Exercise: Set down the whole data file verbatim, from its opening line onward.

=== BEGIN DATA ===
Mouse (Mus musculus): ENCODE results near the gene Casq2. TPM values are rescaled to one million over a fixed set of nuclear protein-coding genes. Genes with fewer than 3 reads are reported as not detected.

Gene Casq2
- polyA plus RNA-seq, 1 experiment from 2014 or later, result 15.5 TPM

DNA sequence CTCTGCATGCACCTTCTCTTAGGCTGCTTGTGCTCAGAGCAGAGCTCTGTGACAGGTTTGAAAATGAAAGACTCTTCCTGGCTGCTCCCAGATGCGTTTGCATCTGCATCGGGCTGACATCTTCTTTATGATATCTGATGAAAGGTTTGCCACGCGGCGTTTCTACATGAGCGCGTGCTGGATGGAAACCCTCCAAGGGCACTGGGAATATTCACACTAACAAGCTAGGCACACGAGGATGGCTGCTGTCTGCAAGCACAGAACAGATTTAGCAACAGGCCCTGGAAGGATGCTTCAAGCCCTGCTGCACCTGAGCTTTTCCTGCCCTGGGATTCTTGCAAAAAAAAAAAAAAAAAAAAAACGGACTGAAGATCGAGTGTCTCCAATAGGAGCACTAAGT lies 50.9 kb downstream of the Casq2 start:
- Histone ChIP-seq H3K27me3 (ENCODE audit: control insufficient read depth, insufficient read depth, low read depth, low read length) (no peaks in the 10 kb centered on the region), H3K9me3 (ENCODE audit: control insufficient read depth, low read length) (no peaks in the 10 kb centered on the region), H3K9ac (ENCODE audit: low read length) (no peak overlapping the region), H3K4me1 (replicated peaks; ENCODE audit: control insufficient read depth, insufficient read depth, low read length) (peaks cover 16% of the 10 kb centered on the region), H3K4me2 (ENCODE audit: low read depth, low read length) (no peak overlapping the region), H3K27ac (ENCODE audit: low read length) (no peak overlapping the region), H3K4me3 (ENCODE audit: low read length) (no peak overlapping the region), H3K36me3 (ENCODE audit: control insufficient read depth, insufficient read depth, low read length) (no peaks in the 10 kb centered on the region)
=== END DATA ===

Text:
Mouse (Mus musculus): ENCODE results near the gene Casq2. TPM values are rescaled to one million over a fixed set of nuclear protein-coding genes. Genes with fewer than 3 reads are reported as not detected.

Gene Casq2
- polyA plus RNA-seq, 1 experiment from 2014 or later, result 15.5 TPM

DNA sequence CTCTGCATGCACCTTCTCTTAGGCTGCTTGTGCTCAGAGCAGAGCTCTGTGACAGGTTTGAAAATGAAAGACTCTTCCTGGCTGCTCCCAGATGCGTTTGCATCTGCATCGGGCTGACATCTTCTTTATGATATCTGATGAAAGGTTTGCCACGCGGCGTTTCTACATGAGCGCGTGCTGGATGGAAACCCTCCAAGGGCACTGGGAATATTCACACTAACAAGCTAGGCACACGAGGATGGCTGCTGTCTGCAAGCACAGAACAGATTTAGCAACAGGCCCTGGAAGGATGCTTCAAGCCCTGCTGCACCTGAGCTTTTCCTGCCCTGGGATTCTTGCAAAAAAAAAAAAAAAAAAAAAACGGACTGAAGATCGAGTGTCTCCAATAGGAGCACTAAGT lies 50.9 kb downstream of the Casq2 start:
- Histone ChIP-seq H3K27me3 (ENCODE audit: control insufficient read depth, insufficient read depth, low read depth, low read length) (no peaks in the 10 kb centered on the region), H3K9me3 (ENCODE audit: control insufficient read depth, low read length) (no peaks in the 10 kb centered on the region), H3K9ac (ENCODE audit: low read length) (no peak overlapping the region), H3K4me1 (replicated peaks; ENCODE audit: control insufficient read depth, insufficient read depth, low read length) (peaks cover 16% of the 10 kb centered on the region), H3K4me2 (ENCODE audit: low read depth, low read length) (no peak overlapping the region), H3K27ac (ENCODE audit: low read length) (no peak overlapping the region), H3K4me3 (ENCODE audit: low read length) (no peak overlapping the region), H3K36me3 (ENCODE audit: control insufficient read depth, insufficient read depth, low read length) (no peaks in the 10 kb centered on the region)